The Atacama Large Millimetre Array radio telescope (ALMA), in Chile, is designed to observe and image radio waves with wavelengths of millimetres.

These very short wavelengths enable us to look at what is going on inside clouds in the process of forming stars. Astronomers have very recently used the ALMA to produce an image of a collapsing cloud in the process of forming a double star.

 Rather than just a disc with a new star in the middle, the main features are great streamers spiralling out from the pair of newborn stars.

Any planets forming with them are going to have extreme conditions far worse than Tatooine.

  • Jupiter and Saturn lie low in the southwest after dark.
  • The Moon will reach First Quarter on the 4th.
  • Mars lies very low in the east before dawn.


When is the moon full?

If you have never watched the full moon rising above the hills on the other side of a lake, you really need to do something about that.

It is beautiful and special. An added mystique comes from knowing we are doing something even our remotest ancestors must have done.

This may be one of the reasons the phases of the moon are listed in most of our diaries and calendars. However, if so why are the dates of the lunar phases sometimes wrong, usually out by a day?

Our ancestors must have taken note of the phases of the moon, although they did not know what was going on. They reckoned the passage of time using the moon. That is where the word "month" came from.

Today, we do understand what causes the lunar phases. They arise from the direction we are looking at the moon compared with the direction of the sunlight illuminating it. We can only see the moon because of the sun lighting it up.

In fact, unless sunlight is being reflected from the Earth onto the unlit part of the moon, a phenomenon known as the "Old Moon in the New Moon's arms,” we only see the sunlit portion.

Imagine you are sitting way out in space, way above the Earth's North Pole. You will see the moon circling the Earth like a ball on a string. The half facing the sun is lit up and the other half dark and invisible.

When the moon lies between the sun and us, the unlit side is facing us. In addition, when the moon is in that position, it is close to the sun in the sky and it is totally lost in the glare.

We refer to the moon at this time as being new.

The path of the moon around the Earth is in the eastward direction. So it moves leftward from the sun until a short time after being new, when it appears as a thin crescent in the western sky after sunset.

What we are seeing is a small sliver of the sunlit half. Many amateur astronomers take on the challenge of seeing the youngest moon possible, as a thin thread of crescent in the sky just after the sun has gone.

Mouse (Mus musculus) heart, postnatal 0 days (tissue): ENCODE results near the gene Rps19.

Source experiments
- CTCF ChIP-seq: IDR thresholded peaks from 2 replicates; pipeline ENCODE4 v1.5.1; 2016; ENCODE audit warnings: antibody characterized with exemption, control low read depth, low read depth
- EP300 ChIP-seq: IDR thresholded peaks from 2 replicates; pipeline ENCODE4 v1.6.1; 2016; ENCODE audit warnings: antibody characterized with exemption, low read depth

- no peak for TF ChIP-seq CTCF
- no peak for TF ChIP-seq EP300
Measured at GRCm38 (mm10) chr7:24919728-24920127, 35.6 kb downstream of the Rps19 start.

From that point, every day the moon will be about 12 degrees further east and rise about 50 minutes later. During this part of the cycle, the waxing moon is lit from the right, so it looks like a "D".

Around a week after the New Moon, the disc will appear exactly half lit, exactly like a "D". The moon is now at First Quarter.

After about another week, the moon will be at the opposite side of its orbit from when it was New. We will be between it and the sun and it will be lit from over our shoulders. We are then facing the fully lit side: the Full Moon.

It will continue on its orbit, over following days we will se an increasing fraction of the unlit part of the moon appearing on the right hand side. The moon is now waning and looks rather like a letter "C".

A week or so later, we will see the disc half lit, except this time lit from the right hand side. We are now at Last Quarter. From then on narrower, until the moon is again New. A simple guide is DOC: D-waxing, O-Full and C-waning.

The times and dates of the phases of the moon can be calculated accurately. We usually get this information in Universal Time (which used to be called Greenwich Mean Time). For example, on Jan. 21 2019, the moon was full at 05:16 UT.

Unfortunately, this is 12:16 a.m. EST on the 21st in Ottawa, but 09:16 p.m. on the 20th in Vancouver.

In general, most of the calendars we buy are printed in Europe or in eastern North America, with the dates of the phases of the moon given for those locations. Those of us living elsewhere have to live with the discrepancy.

This is not really a problem. We can get the exact times from the Web, or from the Observer's Handbook of the Royal Astronomical Society of Canada.

  • Jupiter and Saturn lie low in the southwest after dark.
  • The moon will be new on the 28th (in Eastern Canada) and the 27th (in the West).
  • Mars lies very low in the east before dawn.

More Skywatching articles

About the Author

Ken Tapping is an astronomer born in the U.K. He has been with the National Research Council since 1975 and moved to the Okanagan in 1990.  

He plays guitar with a couple of local jazz bands and has written weekly astronomy articles since 1992. 

Tapping has a doctorate from the University of Utrecht in The Netherlands.

[email protected]

The views expressed are strictly those of the author and not necessarily those of Castanet. Castanet does not warrant the contents.